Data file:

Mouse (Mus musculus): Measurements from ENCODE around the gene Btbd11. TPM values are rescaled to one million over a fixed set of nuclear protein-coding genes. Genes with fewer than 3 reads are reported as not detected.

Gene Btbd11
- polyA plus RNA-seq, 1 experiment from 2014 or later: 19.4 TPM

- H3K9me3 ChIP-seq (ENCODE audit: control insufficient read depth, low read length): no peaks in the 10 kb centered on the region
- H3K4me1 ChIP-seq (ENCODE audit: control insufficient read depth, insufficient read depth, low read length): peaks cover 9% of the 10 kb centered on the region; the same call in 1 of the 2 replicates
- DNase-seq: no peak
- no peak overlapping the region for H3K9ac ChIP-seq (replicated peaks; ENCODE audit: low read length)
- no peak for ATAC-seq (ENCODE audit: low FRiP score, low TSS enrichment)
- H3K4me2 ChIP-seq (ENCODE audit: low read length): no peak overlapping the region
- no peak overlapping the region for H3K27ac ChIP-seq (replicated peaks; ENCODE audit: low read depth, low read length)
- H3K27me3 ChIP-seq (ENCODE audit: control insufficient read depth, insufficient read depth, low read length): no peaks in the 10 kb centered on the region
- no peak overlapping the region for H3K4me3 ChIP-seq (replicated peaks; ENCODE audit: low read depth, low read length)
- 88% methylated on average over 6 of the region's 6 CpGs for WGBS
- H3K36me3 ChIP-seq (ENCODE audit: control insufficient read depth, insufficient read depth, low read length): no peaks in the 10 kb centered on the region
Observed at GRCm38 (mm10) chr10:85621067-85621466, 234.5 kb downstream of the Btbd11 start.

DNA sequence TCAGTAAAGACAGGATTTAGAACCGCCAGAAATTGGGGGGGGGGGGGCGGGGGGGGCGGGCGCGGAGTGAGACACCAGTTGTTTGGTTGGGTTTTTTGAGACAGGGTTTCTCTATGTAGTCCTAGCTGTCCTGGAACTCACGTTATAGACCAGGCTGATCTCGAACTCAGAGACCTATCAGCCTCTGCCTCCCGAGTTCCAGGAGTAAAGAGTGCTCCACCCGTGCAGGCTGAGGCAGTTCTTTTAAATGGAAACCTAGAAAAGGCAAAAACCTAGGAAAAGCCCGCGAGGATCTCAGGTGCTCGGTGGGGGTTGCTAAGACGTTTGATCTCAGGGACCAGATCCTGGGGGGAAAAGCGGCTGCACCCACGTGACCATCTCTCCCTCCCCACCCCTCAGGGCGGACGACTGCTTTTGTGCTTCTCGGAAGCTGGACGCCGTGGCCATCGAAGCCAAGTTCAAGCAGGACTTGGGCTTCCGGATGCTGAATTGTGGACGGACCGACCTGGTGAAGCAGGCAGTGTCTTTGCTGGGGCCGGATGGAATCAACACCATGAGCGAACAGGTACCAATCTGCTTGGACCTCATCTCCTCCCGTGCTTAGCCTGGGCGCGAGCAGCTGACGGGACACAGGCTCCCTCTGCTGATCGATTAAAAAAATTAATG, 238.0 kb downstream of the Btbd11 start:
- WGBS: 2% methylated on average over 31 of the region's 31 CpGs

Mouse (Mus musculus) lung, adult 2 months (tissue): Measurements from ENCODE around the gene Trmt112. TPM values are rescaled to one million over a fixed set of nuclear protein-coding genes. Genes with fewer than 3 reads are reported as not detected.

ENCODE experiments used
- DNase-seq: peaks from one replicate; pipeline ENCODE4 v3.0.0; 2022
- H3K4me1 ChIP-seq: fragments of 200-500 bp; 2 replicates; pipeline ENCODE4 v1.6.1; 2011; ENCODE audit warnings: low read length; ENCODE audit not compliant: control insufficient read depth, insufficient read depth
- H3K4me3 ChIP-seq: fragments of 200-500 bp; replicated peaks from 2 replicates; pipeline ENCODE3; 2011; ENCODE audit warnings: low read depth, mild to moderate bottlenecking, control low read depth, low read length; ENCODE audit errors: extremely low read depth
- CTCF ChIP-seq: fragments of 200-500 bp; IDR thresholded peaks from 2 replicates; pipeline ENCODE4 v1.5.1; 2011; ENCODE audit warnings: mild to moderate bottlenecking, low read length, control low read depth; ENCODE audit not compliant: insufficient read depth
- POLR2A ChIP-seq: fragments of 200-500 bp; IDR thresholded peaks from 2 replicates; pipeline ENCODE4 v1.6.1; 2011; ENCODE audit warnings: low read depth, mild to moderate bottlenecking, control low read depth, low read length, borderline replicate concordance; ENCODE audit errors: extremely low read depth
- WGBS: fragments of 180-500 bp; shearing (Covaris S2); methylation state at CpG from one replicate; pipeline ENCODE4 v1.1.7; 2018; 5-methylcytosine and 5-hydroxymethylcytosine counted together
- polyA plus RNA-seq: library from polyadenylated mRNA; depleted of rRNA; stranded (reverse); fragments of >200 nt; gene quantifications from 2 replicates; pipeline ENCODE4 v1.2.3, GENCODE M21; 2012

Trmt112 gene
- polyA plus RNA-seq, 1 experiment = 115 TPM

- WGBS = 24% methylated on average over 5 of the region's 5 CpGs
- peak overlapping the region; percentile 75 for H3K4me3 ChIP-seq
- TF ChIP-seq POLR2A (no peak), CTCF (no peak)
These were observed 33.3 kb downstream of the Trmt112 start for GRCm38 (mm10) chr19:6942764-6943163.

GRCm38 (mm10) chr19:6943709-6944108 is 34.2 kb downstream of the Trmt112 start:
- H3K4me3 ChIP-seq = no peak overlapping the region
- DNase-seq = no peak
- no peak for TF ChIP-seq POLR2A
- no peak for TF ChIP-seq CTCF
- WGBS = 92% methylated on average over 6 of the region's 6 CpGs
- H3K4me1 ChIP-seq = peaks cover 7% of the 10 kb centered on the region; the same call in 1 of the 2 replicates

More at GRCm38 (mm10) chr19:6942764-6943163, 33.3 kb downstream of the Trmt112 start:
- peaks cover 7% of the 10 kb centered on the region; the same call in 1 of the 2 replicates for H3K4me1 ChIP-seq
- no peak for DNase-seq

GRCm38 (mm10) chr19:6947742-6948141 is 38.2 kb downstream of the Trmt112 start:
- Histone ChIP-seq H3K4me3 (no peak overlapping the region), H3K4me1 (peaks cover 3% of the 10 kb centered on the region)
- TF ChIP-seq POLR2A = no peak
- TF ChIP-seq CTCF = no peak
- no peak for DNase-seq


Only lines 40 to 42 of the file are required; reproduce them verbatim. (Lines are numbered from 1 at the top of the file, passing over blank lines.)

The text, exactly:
More at GRCm38 (mm10) chr19:6942764-6943163, 33.3 kb downstream of the Trmt112 start:
- peaks cover 7% of the 10 kb centered on the region; the same call in 1 of the 2 replicates for H3K4me1 ChIP-seq
- no peak for DNase-seq